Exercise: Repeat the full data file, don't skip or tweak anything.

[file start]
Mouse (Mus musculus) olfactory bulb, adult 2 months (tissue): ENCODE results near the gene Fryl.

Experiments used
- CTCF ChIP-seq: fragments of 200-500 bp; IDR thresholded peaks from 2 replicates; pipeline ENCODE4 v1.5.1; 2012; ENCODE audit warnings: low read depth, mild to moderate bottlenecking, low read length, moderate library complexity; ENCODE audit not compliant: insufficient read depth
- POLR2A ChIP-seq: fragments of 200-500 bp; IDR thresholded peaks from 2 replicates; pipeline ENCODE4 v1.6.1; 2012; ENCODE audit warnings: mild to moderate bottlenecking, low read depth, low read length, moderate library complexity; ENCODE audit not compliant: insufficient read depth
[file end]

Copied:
Mouse (Mus musculus) olfactory bulb, adult 2 months (tissue): ENCODE results near the gene Fryl.

Experiments used
- CTCF ChIP-seq: fragments of 200-500 bp; IDR thresholded peaks from 2 replicates; pipeline ENCODE4 v1.5.1; 2012; ENCODE audit warnings: low read depth, mild to moderate bottlenecking, low read length, moderate library complexity; ENCODE audit not compliant: insufficient read depth
- POLR2A ChIP-seq: fragments of 200-500 bp; IDR thresholded peaks from 2 replicates; pipeline ENCODE4 v1.6.1; 2012; ENCODE audit warnings: mild to moderate bottlenecking, low read depth, low read length, moderate library complexity; ENCODE audit not compliant: insufficient read depth